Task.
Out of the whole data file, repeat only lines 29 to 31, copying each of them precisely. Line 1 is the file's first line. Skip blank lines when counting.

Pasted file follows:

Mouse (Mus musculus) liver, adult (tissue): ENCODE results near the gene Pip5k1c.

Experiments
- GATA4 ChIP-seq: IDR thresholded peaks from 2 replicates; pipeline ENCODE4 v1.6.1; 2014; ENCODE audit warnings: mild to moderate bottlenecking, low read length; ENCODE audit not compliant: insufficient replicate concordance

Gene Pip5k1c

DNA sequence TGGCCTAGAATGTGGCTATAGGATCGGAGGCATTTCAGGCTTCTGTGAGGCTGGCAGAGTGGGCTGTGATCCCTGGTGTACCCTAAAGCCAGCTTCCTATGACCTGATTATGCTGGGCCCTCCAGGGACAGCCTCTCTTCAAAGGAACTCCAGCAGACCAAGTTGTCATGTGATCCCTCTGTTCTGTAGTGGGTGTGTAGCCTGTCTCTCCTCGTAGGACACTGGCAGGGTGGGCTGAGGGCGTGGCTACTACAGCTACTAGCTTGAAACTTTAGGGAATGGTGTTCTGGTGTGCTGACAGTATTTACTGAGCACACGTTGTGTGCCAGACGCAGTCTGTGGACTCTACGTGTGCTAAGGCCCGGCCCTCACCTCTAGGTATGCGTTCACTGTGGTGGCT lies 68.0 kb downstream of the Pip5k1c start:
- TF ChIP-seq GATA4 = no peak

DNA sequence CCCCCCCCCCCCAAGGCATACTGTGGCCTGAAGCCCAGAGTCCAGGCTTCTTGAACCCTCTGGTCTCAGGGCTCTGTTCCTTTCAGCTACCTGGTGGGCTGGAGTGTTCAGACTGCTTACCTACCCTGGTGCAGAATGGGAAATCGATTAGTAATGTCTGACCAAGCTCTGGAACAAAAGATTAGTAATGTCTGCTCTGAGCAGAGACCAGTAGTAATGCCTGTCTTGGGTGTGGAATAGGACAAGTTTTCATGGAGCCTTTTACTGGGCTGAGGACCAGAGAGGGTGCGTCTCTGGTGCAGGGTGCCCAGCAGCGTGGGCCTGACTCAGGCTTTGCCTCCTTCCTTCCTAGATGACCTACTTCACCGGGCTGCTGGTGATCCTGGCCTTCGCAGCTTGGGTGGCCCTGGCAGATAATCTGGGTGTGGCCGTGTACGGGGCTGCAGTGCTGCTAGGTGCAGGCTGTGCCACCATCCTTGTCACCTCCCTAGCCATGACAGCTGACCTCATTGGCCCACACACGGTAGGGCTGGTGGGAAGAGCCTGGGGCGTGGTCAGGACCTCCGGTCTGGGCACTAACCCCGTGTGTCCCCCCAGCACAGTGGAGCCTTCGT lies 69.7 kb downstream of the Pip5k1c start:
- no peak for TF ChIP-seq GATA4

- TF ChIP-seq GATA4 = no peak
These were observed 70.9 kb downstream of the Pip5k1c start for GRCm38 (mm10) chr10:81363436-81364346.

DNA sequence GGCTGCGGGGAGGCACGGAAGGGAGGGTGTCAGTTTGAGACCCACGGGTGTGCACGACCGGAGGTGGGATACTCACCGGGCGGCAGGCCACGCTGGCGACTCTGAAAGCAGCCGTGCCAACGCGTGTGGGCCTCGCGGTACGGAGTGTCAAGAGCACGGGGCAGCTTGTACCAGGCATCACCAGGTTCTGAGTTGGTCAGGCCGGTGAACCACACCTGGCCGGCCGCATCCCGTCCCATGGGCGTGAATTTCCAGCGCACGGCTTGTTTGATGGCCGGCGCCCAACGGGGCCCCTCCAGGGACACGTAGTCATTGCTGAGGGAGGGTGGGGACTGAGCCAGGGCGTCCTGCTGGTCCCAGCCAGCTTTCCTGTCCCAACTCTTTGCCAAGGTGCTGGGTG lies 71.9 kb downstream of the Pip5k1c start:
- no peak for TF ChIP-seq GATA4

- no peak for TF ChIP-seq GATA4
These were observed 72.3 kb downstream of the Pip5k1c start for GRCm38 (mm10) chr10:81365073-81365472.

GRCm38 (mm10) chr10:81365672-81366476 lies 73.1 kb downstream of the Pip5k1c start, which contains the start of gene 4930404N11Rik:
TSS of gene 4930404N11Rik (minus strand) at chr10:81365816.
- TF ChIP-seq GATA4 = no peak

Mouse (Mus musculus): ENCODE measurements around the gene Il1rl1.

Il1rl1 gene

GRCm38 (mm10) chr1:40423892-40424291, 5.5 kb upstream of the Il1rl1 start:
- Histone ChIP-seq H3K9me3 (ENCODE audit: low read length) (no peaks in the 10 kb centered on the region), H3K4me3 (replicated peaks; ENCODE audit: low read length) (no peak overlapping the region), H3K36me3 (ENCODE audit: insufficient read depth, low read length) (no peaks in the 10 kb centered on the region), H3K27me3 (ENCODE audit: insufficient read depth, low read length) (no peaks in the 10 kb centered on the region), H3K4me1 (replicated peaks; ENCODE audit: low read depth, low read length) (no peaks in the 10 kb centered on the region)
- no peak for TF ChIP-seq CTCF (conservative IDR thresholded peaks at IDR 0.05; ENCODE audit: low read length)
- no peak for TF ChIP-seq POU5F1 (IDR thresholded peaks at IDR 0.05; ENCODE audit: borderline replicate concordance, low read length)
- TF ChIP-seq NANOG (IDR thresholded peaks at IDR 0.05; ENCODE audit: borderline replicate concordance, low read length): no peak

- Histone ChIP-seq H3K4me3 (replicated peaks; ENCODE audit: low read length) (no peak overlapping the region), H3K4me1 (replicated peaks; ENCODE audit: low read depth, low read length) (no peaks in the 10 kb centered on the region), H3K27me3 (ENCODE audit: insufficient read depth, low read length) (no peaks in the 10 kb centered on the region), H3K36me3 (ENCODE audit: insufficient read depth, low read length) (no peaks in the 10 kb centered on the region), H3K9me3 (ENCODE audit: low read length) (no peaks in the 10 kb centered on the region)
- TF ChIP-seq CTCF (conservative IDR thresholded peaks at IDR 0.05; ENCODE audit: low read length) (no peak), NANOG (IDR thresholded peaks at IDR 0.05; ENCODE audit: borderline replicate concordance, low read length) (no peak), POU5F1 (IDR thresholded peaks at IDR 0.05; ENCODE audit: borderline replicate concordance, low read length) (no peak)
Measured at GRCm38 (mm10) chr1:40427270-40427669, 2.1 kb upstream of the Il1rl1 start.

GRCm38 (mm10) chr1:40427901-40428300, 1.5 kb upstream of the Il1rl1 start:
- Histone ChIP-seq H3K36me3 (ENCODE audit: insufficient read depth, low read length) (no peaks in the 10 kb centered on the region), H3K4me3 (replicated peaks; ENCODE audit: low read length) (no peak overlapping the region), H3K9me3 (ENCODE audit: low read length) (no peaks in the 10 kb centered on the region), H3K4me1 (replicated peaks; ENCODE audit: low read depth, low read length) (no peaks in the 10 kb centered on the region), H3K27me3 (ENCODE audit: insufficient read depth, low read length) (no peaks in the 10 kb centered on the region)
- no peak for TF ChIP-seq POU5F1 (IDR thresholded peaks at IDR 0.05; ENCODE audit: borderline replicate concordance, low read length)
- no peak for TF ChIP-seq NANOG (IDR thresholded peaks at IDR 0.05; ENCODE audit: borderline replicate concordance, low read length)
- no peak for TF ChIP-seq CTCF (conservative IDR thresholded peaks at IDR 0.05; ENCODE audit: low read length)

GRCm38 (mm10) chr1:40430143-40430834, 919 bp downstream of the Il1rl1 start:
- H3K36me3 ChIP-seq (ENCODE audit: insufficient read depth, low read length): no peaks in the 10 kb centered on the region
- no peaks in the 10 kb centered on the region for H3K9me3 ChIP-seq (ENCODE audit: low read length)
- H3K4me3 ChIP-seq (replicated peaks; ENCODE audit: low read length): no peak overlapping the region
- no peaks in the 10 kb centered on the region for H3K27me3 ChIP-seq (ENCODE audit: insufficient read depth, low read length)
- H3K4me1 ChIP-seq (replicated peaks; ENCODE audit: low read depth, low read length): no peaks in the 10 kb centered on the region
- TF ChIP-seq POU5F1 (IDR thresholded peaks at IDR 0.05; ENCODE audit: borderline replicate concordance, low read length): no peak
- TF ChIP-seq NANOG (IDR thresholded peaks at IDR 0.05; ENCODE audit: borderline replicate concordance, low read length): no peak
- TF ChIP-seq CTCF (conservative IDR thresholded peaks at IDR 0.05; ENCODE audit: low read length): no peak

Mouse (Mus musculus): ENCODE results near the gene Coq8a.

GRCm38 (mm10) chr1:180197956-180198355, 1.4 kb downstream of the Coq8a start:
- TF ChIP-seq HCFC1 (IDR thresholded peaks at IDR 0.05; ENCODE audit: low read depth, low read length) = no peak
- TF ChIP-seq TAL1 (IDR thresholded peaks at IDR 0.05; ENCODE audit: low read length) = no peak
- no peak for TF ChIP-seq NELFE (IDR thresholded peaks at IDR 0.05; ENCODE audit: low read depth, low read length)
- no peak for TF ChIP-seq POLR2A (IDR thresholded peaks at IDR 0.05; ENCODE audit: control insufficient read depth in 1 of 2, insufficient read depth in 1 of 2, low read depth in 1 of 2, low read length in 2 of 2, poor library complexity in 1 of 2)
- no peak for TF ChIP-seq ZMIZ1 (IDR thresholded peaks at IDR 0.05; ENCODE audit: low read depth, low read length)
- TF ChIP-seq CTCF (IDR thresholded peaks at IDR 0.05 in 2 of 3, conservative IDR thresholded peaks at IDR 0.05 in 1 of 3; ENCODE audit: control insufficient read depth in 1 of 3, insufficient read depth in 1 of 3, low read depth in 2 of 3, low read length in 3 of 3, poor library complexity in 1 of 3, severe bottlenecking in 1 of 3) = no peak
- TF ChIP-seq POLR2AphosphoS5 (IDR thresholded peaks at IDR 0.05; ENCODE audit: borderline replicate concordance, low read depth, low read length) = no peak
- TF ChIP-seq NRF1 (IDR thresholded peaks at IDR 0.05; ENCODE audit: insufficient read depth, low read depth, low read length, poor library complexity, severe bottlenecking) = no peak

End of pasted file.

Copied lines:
- Histone ChIP-seq H3K36me3 (ENCODE audit: insufficient read depth, low read length) (no peaks in the 10 kb centered on the region), H3K4me3 (replicated peaks; ENCODE audit: low read length) (no peak overlapping the region), H3K9me3 (ENCODE audit: low read length) (no peaks in the 10 kb centered on the region), H3K4me1 (replicated peaks; ENCODE audit: low read depth, low read length) (no peaks in the 10 kb centered on the region), H3K27me3 (ENCODE audit: insufficient read depth, low read length) (no peaks in the 10 kb centered on the region)
- no peak for TF ChIP-seq POU5F1 (IDR thresholded peaks at IDR 0.05; ENCODE audit: borderline replicate concordance, low read length)
- no peak for TF ChIP-seq NANOG (IDR thresholded peaks at IDR 0.05; ENCODE audit: borderline replicate concordance, low read length)